The Lockstep Doctrine refers to the principle that state courts, when presented with a federal question, are not bound by the decisions of any federal court deciding on that question except for the United States Supreme Court. This doctrine stemmed from the theory that federal courts “were originally created to coordinate with state courts, [and] with the exception of the highest court in the land, federal courts were not seen as superior to their state counterparts.” The goal of the doctrine was to “ensure that state and federal courts acted in accordance with one another to promote national uniformity.” The Lockstep Doctrine is just one of four identifiable methods of state constitutional analysis, the other three methods that outline state constitutional jurisprudence include:
The Primacy Method:
This method requires a state constitutional analysis first, supplemented by a federal constitutional analysis.
The Independent Method:
This method requires a simultaneous evaluation of federal and state constitutions.
The Interstitial Method:
This method requires a federal constitutional analysis first, supplemented by the state constitutional analysis.
Although Florida has “never explicitly adopted any one approach,” this doctrine has garnished criticism for “undermining the fundamental relationship between state and federal constitutions, breeding inconsistency with the classical model of federalism, and encroaching on the powers of the state judiciary to interpret their own constitutions.”
Is this a Good Method?
The Lockstep Doctrine can be a good method of state constitutional analysis for a variety of reasons. For one, “it is premised on the idea that one court will treat as binding another court’s interpretation of law not because it has to, but because of the benefits that such an approach has.” However, federal law can see vast improvements when a state court follows the decisions of an inferior federal court, including a higher quality in adjudication of federal laws generally, a reduction in forum shopping abuses, better consistency in the overall application of federal law, and the promotion of equal protection under the law. Ultimately, the Lockstep Doctrine allows for courts to bind themselves to the rulings of other courts for public policy reasons, rather than out of an explicit duty to do so. Yet, the doctrine can pose a problem when state supreme courts opt to follow in lockstep with the Supreme Court’s rulings on civil rights issues despite the overwhelming suggestion that they should expand civil rights beyond that of the Supreme Court’s ruling. State courts have routinely refrained from going down an independent path on state constitutional questions. Although this helps solidify consistency and uniformity among state and federal courts, the lack of divergency can lead to public policy issues remaining stagnant and unchanging as time progresses.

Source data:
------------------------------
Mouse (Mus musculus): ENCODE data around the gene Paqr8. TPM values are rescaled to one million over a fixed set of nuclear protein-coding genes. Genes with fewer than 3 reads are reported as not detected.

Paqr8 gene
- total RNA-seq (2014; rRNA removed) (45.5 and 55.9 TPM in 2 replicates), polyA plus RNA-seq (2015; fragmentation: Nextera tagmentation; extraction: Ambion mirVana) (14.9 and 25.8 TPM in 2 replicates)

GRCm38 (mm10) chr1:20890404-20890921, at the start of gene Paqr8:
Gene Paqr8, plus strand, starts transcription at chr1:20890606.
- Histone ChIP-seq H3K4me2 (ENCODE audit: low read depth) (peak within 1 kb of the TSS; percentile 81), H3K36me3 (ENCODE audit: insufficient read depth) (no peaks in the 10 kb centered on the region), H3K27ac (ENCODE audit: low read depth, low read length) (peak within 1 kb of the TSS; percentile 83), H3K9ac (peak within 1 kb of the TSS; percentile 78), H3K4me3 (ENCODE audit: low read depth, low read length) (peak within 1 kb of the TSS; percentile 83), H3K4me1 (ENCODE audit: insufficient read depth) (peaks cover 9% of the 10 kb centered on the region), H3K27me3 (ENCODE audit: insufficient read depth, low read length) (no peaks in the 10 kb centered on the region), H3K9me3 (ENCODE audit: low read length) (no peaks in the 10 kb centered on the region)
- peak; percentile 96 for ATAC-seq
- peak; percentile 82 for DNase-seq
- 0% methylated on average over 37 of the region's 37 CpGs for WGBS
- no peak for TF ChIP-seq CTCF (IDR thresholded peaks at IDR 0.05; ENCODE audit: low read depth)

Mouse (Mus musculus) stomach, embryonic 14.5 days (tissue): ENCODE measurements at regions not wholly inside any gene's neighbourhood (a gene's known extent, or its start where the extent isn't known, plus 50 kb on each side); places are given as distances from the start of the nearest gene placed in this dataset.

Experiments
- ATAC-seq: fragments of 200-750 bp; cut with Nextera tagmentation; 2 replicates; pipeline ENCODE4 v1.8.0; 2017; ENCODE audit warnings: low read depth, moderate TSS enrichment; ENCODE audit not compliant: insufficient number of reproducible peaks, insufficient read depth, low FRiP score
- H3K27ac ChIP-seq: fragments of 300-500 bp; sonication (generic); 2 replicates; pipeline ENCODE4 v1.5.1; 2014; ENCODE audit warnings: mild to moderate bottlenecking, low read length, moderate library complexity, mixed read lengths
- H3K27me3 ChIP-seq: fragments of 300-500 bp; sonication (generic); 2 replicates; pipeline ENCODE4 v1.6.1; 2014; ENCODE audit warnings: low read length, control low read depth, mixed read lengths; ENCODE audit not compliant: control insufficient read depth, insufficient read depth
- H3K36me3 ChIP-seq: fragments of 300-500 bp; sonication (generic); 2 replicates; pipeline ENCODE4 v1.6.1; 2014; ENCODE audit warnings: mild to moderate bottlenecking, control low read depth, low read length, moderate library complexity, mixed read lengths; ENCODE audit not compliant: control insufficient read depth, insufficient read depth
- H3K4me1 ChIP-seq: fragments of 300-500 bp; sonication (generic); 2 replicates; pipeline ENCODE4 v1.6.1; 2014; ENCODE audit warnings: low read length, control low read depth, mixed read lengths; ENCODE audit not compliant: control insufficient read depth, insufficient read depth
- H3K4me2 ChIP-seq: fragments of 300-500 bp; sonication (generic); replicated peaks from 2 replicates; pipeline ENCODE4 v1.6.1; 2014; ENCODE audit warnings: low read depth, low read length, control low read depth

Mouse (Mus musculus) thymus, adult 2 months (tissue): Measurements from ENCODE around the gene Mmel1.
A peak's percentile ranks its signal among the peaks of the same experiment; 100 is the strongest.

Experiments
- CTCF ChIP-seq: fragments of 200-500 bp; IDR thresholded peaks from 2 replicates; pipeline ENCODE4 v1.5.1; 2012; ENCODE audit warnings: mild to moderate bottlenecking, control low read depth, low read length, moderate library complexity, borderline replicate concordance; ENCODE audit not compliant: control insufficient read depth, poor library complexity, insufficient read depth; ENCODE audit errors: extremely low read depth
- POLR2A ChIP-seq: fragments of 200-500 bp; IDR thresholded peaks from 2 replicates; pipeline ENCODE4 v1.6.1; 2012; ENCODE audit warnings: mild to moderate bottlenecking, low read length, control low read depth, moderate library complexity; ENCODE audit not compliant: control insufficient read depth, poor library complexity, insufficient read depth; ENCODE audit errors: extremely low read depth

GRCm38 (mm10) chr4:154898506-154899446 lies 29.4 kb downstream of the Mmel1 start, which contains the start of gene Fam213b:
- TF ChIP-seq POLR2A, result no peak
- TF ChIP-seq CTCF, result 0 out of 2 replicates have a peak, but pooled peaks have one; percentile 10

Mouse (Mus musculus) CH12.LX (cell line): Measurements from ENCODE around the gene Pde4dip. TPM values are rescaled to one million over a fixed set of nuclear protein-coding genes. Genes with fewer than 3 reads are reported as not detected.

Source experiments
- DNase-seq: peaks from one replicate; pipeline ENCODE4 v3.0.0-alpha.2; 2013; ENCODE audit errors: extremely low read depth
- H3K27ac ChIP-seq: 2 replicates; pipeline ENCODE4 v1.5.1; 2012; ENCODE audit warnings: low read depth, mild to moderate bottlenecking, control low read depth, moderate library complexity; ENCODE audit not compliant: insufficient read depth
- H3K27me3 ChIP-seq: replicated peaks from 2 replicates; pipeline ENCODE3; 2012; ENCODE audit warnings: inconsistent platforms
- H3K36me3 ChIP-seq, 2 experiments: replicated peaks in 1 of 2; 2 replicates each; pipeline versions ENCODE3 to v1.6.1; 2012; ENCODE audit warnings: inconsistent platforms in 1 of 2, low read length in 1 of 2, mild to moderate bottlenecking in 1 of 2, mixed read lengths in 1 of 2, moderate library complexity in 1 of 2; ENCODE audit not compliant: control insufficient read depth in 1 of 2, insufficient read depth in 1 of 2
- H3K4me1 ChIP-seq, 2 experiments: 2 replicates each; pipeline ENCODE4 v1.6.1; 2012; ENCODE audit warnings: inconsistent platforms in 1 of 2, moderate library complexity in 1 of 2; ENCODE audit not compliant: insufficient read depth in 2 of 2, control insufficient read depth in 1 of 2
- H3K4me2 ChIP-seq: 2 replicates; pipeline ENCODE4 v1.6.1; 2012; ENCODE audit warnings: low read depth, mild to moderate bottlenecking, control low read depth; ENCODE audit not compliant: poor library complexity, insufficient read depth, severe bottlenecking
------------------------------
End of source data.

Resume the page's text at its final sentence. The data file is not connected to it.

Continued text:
How Does it Impact my Defense?
The Lockstep Doctrine improves predictability, allowing lawyers to effectively advise their clients regarding legal issues. More so, this provision is especially helpful “when the lawyer’s client is trying to comply with the law to prevent from being sued in a state that adopts the Lockstep Doctrine for federal questions in state court.” Without such consistency, this task becomes much harder, takes much longer, and as a result, is much more costly. In addition, it has been recognized that, although state courts are competent to hear federal questions of a matter of law, there are growing concerns that “changing circumstances–more laws, more complexity–have rendered state courts less equipped to adjudicate federal questions with the highest degree of quality deserving of the federal law as a practical and policy matter.” Therefore, use of the Lockstep Doctrine leverages the expertise of the federal courts, and ultimately prevents state judges from having to “reinvent the wheel” on questions that have already been considered by the most prominent court in our legal system, which can help to improve the quality of justice.
Criminal Justice Lawyer in Tallahassee, FL
Navigating the judicial system is undoubtedly a strenuous task, as different doctrines and methods are used in analyzing questions and determining rulings. No matter what questions underlie your case, Don Pumphrey and the members of the legal team at Pumphrey Law Firm have years of experience defending clients and will be adamant in pursuing justice on your behalf. Call a defense attorney today at (850) 681-7777 or send an online message to discuss your options during an open and free consultation with an attorney in our legal team.
Attorney Don Pumphrey, Jr. is a former prosecutor, former law enforcement officer, and a successful and experienced criminal defense attorney. Don has achieved over 100 not guilty verdicts at trial and over 2,000 dismissals.